With so many Lake Louise hikes to choose from, Devil’s Thumb Trail stands out for its dramatic, sweeping views of turquoise lakes, creaking glaciers, and rocky mountain peaks.
The Devil’s Thumb hike incorporates a scenic side trail with two of the most popular Lake Louise hikes to form one remarkable loop. The first segment of the hike is on Lake Agnes Trail, the second section follows Big Beehive Trail to the top of the Big Beehive, the third part proceeds on Devil’s Thumb Trail to the summit of Devil’s Thumb, and the final segment returns to Lake Louise via a portion of the Highline and Plain of Six Glaciers Trail.
This picturesque, challenging route is a full day hike that showcases some of the very best experiences that Lake Louise has to offer, from visiting a mountain tea house to admiring glacier-capped peaks. The highlight though is the expansive 3-in-1 view of Lake Louise, Lake Agnes, and Big Beehive that rewards those who summit Devil’s Thumb.
Devil’s Thumb Hike
Distance: 14.3 km round trip
Difficulty: Hard (with moderate sections)
Elevation Gain: 752 m
Surface: Mix of dirt and rock
Trail Type: Loop (as described here) but can be done as an out and back
Time: 7-8 hours (including breaks at the tea house, Big Beehive, and Devil’s Thumb)
Trailhead: In front of Chateau Lake Louise, along the lakeshore
Part 1: Lake Louise to Lake Agnes (via Lake Agnes Trail)
The Devil’s Thumb hike starts a short distance away from the parking lot at Lake Louise. After following the path towards the chateau, you’ll see the first trail sign just after the bridge at the mouth of the creek.
You’ll notice the sign doesn’t say Devil’s Thumb, and the hike doesn’t appear on any Parks Canada maps either, so you’ll want to follow the signs to Big Beehive, as this is where there’s a junction with Devil’s Thumb Trail.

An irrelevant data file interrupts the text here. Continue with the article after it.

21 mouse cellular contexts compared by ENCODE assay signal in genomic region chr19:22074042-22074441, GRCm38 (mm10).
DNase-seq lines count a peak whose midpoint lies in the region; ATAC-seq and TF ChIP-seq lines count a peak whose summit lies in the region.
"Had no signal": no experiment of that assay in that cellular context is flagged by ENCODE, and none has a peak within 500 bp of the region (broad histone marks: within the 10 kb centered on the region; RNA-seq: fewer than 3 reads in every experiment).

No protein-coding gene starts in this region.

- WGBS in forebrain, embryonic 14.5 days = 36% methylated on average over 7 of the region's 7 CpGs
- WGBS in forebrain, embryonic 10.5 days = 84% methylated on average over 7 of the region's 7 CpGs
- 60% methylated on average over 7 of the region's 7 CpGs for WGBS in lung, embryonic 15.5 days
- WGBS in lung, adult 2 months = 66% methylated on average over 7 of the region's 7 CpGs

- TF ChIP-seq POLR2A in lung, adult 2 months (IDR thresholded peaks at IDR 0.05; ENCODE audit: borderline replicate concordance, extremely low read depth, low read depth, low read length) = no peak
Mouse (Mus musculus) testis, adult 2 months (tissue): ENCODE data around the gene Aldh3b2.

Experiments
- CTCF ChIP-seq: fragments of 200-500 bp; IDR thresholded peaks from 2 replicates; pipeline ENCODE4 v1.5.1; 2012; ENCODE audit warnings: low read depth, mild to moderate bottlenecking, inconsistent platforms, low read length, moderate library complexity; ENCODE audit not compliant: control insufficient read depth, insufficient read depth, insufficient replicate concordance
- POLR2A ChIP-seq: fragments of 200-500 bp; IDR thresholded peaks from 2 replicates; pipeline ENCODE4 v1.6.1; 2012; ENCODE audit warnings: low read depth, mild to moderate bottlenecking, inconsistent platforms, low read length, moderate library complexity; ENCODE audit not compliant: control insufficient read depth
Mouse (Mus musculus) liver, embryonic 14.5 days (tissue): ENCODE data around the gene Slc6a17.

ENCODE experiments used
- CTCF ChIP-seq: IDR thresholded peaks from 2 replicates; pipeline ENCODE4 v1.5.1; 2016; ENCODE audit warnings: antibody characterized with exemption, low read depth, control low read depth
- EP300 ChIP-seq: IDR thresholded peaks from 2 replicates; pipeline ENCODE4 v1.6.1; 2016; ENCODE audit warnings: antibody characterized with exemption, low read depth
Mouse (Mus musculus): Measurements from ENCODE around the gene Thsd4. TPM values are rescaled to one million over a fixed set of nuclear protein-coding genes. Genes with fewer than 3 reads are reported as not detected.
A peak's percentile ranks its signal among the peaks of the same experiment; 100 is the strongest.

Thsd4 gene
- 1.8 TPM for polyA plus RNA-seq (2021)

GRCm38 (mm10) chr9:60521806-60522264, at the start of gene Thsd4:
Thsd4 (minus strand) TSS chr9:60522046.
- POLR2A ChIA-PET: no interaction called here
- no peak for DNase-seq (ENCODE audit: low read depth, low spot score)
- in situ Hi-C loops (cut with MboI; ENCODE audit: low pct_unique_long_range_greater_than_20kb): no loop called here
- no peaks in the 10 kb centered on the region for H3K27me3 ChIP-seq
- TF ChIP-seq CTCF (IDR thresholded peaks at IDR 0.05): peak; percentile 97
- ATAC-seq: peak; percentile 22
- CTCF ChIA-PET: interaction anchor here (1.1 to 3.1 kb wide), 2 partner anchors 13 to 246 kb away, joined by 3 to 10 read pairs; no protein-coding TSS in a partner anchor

After briefly walking along the shoreline of Lake Louise you’ll make a slight right onto Lake Agnes Trail.
This section of the hike is straightforward and only moderately challenging as it makes a steady (but not steep) ascent through the forest. It also can be very busy, as the Lake Agnes Tea House hike is one of the most popular trails in Lake Louise.
Two kilometers in you’ll finally get your first semi-decent view of Lake Louise through a break in the trees. The trail then cuts right and continues uphill through the forest before arriving at Mirror Lake.
Here you can see Big Beehive looming above the lake and reflecting off its blue-green water, hence the name Mirror Lake.
After Mirror Lake the trail is still in the trees but the views start to open up, giving glimpses of the Big Beehive and surrounding mountains as you hike the last 0.8 km to the tea house.
Near the end of Lake Agnes Trail, you‘ll come to a small waterfall then a staircase that leads up to the tea house on the shore of Lake Agnes.
If you want, you can buy a snack or a drink at the tea house before continuing on to the second section of the hike. While the views of Lake Agnes are beautiful, the crowds of people make it a lot less peaceful than it looks.
Part 2: Lake Agnes to Big Beehive (via Big Beehive Trail)
Part two of the hike to Devil’s Thumb is much more scenic than the first section, starting with an enjoyable walk along the shoreline to the far end of Lake Agnes. As you hike along Big Beehive Trail you get great views of the Devil’s Thumb and Mount Whyte.
At the end of the lake there are some large, flat-topped rocks to cross over then the well-worn trail makes its way across a scree-covered slope and into the trees.
Next comes a series of switchbacks that climb and weave among the trees, offering increasingly beautiful views of Lake Agnes the higher you get.
At the top of the switchbacks you’ll reach a flat area with a 4-way junction of trails. Going left will take you to Big Beehive, right leads to Devil’s Thumb, and straight goes down to the Highline Trail.
Big Beehive is really popular so if you visit it early (before Devil’s Thumb), there might be less people. However, if there’s a chance of rain in the afternoon, do the Devil’s Thumb route first because there’s a section that can be quite treacherous once it gets muddy.
Heading left onto Big Beehive there’s not much change in elevation, just a few short ups and downs as you traverse over protruding rocks. Along the way there are openings in the trees where you can approach the cliff edge to see views of Lake Louise (just don’t get too close!)